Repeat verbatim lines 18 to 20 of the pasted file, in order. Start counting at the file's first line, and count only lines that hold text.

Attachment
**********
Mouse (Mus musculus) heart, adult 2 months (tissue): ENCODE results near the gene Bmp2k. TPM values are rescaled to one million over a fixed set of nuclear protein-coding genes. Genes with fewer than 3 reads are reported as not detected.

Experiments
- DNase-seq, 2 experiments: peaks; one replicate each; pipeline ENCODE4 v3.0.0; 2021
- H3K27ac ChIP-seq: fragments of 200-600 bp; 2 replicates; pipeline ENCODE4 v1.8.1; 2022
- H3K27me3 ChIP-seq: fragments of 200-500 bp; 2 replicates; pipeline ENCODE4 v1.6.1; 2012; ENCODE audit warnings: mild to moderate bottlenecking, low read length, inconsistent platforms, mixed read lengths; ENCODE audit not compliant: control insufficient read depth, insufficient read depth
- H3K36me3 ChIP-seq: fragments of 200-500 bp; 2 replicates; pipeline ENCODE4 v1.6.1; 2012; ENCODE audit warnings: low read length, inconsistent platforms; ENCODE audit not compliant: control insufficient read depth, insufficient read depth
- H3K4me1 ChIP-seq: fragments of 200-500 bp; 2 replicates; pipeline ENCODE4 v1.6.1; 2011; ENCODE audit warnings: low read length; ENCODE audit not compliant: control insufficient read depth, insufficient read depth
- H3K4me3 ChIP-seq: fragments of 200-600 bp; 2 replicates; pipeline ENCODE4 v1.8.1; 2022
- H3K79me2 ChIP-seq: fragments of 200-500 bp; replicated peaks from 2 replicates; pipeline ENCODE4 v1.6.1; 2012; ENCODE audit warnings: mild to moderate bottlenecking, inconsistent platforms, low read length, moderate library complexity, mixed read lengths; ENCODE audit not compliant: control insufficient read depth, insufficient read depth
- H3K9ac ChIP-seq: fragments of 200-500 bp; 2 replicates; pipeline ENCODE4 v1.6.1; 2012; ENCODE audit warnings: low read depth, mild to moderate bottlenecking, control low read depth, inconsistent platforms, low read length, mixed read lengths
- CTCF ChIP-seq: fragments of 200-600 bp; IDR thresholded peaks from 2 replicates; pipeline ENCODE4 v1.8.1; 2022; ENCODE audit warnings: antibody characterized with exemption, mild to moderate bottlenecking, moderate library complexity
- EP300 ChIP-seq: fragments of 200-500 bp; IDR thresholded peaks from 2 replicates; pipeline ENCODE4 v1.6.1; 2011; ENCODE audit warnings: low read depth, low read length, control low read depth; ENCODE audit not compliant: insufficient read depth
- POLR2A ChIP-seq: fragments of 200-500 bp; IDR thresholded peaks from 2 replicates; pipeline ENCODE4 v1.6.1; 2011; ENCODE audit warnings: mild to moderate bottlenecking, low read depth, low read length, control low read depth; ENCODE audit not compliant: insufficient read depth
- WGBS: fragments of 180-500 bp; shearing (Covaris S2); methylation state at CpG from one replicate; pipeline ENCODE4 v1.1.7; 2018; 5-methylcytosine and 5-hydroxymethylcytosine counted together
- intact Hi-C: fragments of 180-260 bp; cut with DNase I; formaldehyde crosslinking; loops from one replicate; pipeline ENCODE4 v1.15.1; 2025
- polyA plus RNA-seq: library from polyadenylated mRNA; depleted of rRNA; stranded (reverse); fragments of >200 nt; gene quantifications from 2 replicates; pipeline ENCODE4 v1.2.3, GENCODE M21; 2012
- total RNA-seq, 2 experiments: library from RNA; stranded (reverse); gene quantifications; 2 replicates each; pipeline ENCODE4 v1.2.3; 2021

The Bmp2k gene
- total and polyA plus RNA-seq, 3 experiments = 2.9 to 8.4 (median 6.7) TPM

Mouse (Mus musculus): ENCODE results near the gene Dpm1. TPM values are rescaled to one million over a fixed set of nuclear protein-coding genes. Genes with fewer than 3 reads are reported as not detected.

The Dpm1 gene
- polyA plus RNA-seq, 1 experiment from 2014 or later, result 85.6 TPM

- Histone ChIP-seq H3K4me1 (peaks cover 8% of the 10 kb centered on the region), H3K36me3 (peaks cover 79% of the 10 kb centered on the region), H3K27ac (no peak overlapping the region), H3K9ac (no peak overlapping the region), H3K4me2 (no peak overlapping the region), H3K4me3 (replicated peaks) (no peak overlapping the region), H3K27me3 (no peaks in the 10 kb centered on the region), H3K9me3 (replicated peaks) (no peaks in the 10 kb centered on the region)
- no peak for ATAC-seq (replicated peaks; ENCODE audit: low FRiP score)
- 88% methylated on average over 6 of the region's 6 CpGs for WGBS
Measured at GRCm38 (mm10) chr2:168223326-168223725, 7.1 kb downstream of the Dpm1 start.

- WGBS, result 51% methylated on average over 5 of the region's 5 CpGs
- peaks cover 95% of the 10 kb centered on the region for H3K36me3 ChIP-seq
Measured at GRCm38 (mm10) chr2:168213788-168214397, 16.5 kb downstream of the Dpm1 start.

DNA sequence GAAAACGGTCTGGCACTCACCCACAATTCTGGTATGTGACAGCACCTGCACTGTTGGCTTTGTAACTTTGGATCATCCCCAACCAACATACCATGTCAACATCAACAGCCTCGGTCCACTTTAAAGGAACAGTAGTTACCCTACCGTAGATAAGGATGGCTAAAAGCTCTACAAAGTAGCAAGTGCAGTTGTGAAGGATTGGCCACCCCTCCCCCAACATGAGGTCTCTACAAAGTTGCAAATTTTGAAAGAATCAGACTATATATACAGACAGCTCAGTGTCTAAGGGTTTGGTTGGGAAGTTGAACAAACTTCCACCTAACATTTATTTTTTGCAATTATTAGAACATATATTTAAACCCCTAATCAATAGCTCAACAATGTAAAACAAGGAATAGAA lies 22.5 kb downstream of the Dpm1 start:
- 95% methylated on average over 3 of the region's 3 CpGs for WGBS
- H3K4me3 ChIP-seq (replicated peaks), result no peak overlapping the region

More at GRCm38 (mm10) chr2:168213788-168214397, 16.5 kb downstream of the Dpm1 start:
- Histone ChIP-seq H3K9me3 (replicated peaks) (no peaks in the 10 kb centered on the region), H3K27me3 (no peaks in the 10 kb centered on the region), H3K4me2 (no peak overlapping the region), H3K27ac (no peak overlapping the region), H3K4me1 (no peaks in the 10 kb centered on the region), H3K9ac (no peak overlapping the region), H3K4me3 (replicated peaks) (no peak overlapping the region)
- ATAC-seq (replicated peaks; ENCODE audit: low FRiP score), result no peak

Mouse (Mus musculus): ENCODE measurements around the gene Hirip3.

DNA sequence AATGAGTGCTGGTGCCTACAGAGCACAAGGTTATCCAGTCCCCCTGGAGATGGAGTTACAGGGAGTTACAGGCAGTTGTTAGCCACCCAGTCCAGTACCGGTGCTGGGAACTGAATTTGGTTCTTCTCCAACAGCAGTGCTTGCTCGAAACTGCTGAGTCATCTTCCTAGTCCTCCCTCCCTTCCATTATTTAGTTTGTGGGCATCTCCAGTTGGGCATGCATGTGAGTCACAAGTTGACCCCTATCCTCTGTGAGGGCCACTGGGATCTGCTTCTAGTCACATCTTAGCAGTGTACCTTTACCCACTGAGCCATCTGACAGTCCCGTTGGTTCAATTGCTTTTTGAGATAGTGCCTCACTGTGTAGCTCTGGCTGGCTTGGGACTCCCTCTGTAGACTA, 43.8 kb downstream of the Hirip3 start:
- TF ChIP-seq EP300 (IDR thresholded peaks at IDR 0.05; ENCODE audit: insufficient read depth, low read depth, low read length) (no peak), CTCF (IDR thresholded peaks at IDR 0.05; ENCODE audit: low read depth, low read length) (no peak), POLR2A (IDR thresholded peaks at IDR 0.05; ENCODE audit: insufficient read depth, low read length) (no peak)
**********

The Bmp2k gene
- total and polyA plus RNA-seq, 3 experiments = 2.9 to 8.4 (median 6.7) TPM

Mouse (Mus musculus): ENCODE results near the gene Dpm1. TPM values are rescaled to one million over a fixed set of nuclear protein-coding genes. Genes with fewer than 3 reads are reported as not detected.